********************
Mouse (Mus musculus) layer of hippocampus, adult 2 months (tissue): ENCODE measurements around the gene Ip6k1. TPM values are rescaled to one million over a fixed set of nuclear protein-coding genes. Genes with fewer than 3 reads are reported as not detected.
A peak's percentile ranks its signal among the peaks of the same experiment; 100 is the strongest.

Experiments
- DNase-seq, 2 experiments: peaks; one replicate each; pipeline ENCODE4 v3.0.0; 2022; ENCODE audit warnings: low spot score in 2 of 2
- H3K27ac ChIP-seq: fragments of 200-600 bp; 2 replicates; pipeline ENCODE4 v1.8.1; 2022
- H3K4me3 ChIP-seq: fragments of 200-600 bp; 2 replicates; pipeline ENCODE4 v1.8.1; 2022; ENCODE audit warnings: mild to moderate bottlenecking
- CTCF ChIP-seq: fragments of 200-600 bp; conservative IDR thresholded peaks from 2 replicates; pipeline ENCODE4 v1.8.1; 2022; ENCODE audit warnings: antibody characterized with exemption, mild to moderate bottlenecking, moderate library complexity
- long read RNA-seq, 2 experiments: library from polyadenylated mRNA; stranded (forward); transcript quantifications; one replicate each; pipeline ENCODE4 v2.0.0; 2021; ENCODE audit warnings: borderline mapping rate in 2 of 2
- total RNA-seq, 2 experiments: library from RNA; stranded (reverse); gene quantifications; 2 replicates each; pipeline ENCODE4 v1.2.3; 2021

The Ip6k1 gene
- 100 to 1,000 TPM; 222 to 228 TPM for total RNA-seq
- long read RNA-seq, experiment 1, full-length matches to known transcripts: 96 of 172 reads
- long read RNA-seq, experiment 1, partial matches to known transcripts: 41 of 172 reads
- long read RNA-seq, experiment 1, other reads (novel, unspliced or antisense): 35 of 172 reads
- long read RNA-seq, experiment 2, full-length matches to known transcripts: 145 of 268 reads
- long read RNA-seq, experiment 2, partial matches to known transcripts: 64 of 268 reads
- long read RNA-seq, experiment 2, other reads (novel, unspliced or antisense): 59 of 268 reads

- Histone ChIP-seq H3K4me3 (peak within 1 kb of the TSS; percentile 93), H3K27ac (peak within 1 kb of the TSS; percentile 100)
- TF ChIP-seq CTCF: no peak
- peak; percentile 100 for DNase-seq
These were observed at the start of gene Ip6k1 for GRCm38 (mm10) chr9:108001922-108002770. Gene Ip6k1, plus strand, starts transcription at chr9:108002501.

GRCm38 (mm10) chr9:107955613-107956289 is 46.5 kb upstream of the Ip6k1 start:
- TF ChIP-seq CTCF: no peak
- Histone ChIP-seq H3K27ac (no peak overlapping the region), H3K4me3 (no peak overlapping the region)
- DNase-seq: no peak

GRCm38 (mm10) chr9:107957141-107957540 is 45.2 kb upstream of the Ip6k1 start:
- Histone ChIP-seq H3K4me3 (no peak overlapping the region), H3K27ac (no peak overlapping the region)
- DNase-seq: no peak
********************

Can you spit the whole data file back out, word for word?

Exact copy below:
Mouse (Mus musculus) layer of hippocampus, adult 2 months (tissue): ENCODE measurements around the gene Ip6k1. TPM values are rescaled to one million over a fixed set of nuclear protein-coding genes. Genes with fewer than 3 reads are reported as not detected.
A peak's percentile ranks its signal among the peaks of the same experiment; 100 is the strongest.

Experiments
- DNase-seq, 2 experiments: peaks; one replicate each; pipeline ENCODE4 v3.0.0; 2022; ENCODE audit warnings: low spot score in 2 of 2
- H3K27ac ChIP-seq: fragments of 200-600 bp; 2 replicates; pipeline ENCODE4 v1.8.1; 2022
- H3K4me3 ChIP-seq: fragments of 200-600 bp; 2 replicates; pipeline ENCODE4 v1.8.1; 2022; ENCODE audit warnings: mild to moderate bottlenecking
- CTCF ChIP-seq: fragments of 200-600 bp; conservative IDR thresholded peaks from 2 replicates; pipeline ENCODE4 v1.8.1; 2022; ENCODE audit warnings: antibody characterized with exemption, mild to moderate bottlenecking, moderate library complexity
- long read RNA-seq, 2 experiments: library from polyadenylated mRNA; stranded (forward); transcript quantifications; one replicate each; pipeline ENCODE4 v2.0.0; 2021; ENCODE audit warnings: borderline mapping rate in 2 of 2
- total RNA-seq, 2 experiments: library from RNA; stranded (reverse); gene quantifications; 2 replicates each; pipeline ENCODE4 v1.2.3; 2021

The Ip6k1 gene
- 100 to 1,000 TPM; 222 to 228 TPM for total RNA-seq
- long read RNA-seq, experiment 1, full-length matches to known transcripts: 96 of 172 reads
- long read RNA-seq, experiment 1, partial matches to known transcripts: 41 of 172 reads
- long read RNA-seq, experiment 1, other reads (novel, unspliced or antisense): 35 of 172 reads
- long read RNA-seq, experiment 2, full-length matches to known transcripts: 145 of 268 reads
- long read RNA-seq, experiment 2, partial matches to known transcripts: 64 of 268 reads
- long read RNA-seq, experiment 2, other reads (novel, unspliced or antisense): 59 of 268 reads

- Histone ChIP-seq H3K4me3 (peak within 1 kb of the TSS; percentile 93), H3K27ac (peak within 1 kb of the TSS; percentile 100)
- TF ChIP-seq CTCF: no peak
- peak; percentile 100 for DNase-seq
These were observed at the start of gene Ip6k1 for GRCm38 (mm10) chr9:108001922-108002770. Gene Ip6k1, plus strand, starts transcription at chr9:108002501.

GRCm38 (mm10) chr9:107955613-107956289 is 46.5 kb upstream of the Ip6k1 start:
- TF ChIP-seq CTCF: no peak
- Histone ChIP-seq H3K27ac (no peak overlapping the region), H3K4me3 (no peak overlapping the region)
- DNase-seq: no peak

GRCm38 (mm10) chr9:107957141-107957540 is 45.2 kb upstream of the Ip6k1 start:
- Histone ChIP-seq H3K4me3 (no peak overlapping the region), H3K27ac (no peak overlapping the region)
- DNase-seq: no peak